The Ruger does have a big wing type safety, but it is not ambidextrous, something else I like. Ambi safeties, especially on 1911s have a habit of getting switched off by every little thing in close proximity and makes the pistol unnecessarily wide.
Mounted in the frame are low-profile three dot Novak sights. The Grips are checkered hardwood and have the customary Sturm-Ruger Eagle emblazed on them. I may swap them for some ultra thin G10s, but for now they work fine and look good. The hammer is a skeletonized ring-type and the three-hole trigger is adjustable for overtravel. And no, there is no light rail on the dust cover or forward serrations on the slide. This is a good looking pistol, remember?
The Ruger CMD has an overall length of 7.75″with a 4.25″ barrel. It weighs a solid and reaffirming 36oz unloaded. Compared to your G19 that may seem heavy, but the weight is reassuring, it reminds us of a time when guns were made of steel and wood, and men were too.
Dissasembly is a breeze, field strip it as you would any other standard 1911. I won’t go into it, as there are quite a few steps and plenty of literature on the topic. Don’t let that discourage you, 1911s are easy to strip and reassemble, just not Glock-simple.
1911s are exceptionally thin for a full size pistol and at 1.3″ at its widest point the Ruger CMD is no exception. If one wears baggy shirts or light jackets, the pistol is easily concealed using a plain ‘ol OWB holster. For those of you frothing at the mouth, yes, 1911s are perfectly adequate, and in some situations stellar for self defense and concealed carry, providing the responsible gun owner is properly trained and knowledgeable on how to carry a loaded 1911 safely. (hint: it’s called “cocked and locked” or condition 1) but that is another article for another day. When I carry the Ruger I have it loaded with Federal HST+P 230 grain pills as it is a street proven round with devastatingly reliable penetration and expansion on several mediums.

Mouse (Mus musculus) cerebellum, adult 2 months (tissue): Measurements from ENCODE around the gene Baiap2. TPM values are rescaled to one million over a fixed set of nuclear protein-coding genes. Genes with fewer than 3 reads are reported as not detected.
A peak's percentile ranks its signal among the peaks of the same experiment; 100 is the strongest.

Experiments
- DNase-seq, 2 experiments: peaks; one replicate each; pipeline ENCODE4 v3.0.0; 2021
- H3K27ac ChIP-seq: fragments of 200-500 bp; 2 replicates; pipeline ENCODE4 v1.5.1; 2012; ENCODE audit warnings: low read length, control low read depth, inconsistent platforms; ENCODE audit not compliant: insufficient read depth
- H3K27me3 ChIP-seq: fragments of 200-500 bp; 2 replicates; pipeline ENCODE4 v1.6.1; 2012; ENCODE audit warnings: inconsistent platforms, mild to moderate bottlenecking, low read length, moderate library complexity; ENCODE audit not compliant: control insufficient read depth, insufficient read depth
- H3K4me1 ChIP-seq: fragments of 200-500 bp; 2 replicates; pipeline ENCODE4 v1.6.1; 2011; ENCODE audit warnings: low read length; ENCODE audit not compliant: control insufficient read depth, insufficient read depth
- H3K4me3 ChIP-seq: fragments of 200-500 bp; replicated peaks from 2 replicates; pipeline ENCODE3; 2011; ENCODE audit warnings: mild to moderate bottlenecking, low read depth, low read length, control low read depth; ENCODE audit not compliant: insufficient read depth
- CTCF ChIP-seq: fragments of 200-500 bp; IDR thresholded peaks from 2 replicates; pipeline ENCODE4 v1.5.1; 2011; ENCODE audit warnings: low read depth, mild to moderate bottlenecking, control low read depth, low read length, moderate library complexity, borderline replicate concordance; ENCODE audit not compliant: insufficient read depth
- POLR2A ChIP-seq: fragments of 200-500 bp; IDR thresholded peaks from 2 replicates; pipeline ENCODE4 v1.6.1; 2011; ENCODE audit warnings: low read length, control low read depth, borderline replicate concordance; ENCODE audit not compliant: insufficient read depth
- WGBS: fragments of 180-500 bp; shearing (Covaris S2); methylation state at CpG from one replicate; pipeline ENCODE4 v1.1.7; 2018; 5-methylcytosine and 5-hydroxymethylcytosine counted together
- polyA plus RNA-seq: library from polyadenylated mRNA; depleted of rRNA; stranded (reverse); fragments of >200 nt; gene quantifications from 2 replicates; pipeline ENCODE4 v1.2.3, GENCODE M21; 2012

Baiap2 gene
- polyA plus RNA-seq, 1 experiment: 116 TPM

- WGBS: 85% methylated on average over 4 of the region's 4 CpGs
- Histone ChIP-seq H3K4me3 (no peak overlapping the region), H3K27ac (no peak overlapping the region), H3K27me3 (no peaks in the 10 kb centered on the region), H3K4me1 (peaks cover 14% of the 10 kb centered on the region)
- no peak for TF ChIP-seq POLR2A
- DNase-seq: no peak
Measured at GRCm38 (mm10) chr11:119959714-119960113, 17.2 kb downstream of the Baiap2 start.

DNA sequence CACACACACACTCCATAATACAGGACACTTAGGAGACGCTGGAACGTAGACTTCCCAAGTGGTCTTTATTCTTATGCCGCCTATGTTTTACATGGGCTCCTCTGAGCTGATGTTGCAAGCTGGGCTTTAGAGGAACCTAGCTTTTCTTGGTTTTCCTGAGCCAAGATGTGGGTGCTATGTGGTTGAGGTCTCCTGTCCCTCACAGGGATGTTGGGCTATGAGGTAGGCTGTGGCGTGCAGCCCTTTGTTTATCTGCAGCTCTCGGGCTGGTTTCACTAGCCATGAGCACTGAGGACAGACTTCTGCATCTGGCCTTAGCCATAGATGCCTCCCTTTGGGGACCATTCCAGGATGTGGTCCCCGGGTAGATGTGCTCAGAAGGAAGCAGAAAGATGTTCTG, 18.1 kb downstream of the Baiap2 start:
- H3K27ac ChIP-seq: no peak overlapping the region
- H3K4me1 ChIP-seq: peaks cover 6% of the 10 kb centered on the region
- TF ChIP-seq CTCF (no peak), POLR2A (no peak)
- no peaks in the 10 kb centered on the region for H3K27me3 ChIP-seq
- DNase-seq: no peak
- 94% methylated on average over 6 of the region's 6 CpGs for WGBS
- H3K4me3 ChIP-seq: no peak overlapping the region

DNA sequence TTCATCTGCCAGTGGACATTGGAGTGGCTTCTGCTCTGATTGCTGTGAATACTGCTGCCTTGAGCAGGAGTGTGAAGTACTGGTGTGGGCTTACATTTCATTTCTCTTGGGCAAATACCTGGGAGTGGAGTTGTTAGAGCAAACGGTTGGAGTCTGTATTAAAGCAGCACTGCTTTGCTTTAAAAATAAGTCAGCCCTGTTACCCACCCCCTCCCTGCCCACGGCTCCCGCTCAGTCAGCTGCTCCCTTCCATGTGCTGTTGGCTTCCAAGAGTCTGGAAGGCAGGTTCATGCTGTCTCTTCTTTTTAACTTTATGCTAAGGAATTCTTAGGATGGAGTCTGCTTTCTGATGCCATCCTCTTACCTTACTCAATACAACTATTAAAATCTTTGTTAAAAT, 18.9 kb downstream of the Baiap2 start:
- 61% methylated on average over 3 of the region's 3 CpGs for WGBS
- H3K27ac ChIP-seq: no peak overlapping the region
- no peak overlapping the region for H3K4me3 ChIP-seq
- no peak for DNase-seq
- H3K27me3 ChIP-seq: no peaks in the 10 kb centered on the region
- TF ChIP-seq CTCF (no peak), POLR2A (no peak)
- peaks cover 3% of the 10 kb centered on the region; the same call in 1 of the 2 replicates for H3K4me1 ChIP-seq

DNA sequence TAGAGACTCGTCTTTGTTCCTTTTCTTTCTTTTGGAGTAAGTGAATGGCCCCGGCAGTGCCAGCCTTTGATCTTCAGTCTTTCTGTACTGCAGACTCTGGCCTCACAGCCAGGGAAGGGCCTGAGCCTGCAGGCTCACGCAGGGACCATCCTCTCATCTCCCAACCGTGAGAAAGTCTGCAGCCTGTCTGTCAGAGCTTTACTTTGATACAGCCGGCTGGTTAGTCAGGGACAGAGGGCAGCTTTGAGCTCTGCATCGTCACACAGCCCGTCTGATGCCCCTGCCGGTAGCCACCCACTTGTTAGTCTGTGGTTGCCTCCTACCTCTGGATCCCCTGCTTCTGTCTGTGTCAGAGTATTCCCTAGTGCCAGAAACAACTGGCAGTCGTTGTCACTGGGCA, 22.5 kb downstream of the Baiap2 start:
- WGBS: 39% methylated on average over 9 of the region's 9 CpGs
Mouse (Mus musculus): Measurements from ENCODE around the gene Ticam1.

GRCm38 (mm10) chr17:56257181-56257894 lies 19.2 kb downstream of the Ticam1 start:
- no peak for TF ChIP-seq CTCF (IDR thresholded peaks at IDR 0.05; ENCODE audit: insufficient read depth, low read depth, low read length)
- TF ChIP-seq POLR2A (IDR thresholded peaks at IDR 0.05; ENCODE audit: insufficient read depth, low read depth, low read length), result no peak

On the Range
Accuracy in the Ruger CMD is very good for a 1911 and especially for a 1911 in this price range. It prefers brass Federal and Winchester plinking loads, but really shines with the abovementioned Federals. The smallest 3 shot benched groups at 25yards hover around the 1 3/4″ range with the Federals and open up to 3″ with off the shelf plinking loads. I did have some trouble with rounds impacting several inches low at any range at first, but when I isolated the problem I found it to be my own trigger finger causing the problem. Once rectified groups rose to POA. Recoil is very manageable, with controlled pair drills and failure drills easy on the wrists and hands. The extra wide, beveled ejection port allows plenty of room for spent cases to fly out of. To date I have had no FTFs or jams of any kind.
The Ruger CMD is an affordable 1911 that has all of the bells and whistles of pistols much more expensive. It is made in the USA by a very reputable manufacturer with years of building quality firearms that will last for a lifetime. It should be apparent by now that the Ruger SR1911 CMD is not a safe queen, this is a rugged, durable pistol that is ready to work. If you decide to make the plunge and purchase one of Ruger’s 1911s you certainly wouldn’t be undergunned or disappointed. I know I am not.